Solar-car team faces mechanical problems in Australian race

Josh Linehan

The University’s solar car, Aurora 4, finished fourth in its division Wednesday in the World Solar Challenge in Adelaide, Australia. Overall, the University entry finished 23rd of 42 teams.
The Minnesota team finished the 1,880-mile race from Darwin to Adelaide in 7.5 days.
The team competed in a division for cars built on a limited budget and technology.
Solar Vehicle Project team members who competed in the race found room for future improvement but said they were happy with the results.
“The teams here say that if you can make it from Darwin to Adelaide without hitting a kangaroo, your team should definitely cheer,” electrical team leader David Ward said.
But mechanical problems often plague solar car races. Nine out of the 42 teams withdrew because of mechanical failures.
Although University team members said they were “100-percent happy” with their mechanical crew, they battled mechanical obstacles throughout the competition, also.
Aurora 4’s solar cells were operating at two-thirds power during the race. The team was unable to fix the problem because they lacked materials.
The car’s cruise control also turned itself on throughout most of the race. The electrical team repaired the problem after the sixth night, however.
Aurora 101, a Melbourne-based car, won the race in 41 hours and 6 minutes with an average speed of almost 73 kilometers per hour.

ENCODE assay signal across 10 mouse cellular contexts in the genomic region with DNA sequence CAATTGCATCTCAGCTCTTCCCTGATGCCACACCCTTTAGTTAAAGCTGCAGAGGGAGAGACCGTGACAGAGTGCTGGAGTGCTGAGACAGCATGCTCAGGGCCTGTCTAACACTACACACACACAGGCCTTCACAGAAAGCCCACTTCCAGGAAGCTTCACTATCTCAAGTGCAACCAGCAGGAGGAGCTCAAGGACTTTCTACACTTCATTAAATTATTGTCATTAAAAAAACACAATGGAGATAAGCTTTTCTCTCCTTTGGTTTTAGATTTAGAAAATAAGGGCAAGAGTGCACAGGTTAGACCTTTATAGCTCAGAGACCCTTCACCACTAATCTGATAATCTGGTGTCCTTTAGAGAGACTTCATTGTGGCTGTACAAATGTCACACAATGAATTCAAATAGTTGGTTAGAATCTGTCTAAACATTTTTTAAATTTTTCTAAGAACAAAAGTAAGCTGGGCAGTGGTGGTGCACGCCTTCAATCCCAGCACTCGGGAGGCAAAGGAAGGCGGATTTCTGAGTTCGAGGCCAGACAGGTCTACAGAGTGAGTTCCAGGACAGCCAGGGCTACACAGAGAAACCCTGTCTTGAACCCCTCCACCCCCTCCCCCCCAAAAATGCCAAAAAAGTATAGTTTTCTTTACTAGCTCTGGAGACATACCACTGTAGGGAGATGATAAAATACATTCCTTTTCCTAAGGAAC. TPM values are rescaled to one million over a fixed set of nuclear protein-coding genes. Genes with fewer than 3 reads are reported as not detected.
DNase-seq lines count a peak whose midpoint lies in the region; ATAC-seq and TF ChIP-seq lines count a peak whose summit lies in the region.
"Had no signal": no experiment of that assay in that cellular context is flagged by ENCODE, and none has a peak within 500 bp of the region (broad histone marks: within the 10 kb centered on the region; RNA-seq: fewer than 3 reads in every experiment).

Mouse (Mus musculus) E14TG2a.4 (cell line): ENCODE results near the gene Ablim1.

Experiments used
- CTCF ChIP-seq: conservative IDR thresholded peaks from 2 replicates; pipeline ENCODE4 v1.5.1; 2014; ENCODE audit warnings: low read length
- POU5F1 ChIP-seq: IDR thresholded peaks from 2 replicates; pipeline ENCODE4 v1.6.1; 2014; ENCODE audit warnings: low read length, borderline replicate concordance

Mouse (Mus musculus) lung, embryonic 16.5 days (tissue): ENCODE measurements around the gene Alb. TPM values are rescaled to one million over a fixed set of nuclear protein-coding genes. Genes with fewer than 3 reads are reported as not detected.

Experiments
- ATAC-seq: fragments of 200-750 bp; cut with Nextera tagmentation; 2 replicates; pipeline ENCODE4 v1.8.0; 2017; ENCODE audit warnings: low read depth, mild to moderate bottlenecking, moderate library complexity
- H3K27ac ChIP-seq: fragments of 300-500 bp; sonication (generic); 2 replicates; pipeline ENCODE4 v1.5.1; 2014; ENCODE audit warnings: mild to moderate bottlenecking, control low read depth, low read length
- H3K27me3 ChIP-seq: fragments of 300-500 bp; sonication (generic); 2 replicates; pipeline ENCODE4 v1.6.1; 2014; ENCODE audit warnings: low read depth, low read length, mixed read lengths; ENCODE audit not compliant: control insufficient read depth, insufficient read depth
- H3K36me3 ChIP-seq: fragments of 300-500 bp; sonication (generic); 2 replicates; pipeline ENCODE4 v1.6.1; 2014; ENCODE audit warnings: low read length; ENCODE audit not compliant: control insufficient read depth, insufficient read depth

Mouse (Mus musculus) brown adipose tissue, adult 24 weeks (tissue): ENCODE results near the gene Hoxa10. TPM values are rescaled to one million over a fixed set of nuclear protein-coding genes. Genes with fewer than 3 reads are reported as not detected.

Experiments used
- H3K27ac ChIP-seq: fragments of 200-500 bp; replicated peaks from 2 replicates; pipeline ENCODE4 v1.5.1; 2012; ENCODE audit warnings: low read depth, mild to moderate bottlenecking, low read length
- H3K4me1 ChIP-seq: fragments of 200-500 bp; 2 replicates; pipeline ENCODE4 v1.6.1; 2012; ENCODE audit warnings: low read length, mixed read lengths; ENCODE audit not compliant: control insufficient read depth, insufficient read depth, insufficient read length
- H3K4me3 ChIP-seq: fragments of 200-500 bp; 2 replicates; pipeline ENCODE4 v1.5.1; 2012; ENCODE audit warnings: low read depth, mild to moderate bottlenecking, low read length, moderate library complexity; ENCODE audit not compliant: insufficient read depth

The University’s car finished in 63 hours and 31 minutes with an average speed of 47.21 kilometers per hour.
Overall, the team members enjoyed the experience.
“We are not completely happy with our performance, but our goal was just to finish the race, and we did,” Ward said.
The University team worked for two years ironing out the Aurora 4 plans, attempting to improve on its predecessor, Aurora 3.
The new car, unveiled last spring, is sponsored by the University and by outside contributors, including Target, 3M and Storagetek. It has competed in Sunrayce ’99 and the World Solar Challenge.
The car’s panels contain almost 2,000 cells that collect solar energy. The energy is then transferred into storage cells for later use.
Aurora 4 has a top speed of more than 80 mph. When running at 55 mph, the car only uses 1,600 watts, about the energy needed to power a hair dryer.

Josh Linehan covers science and technology and welcomes comments at [email protected] He can also be reached at (612) 627-4070 x3212.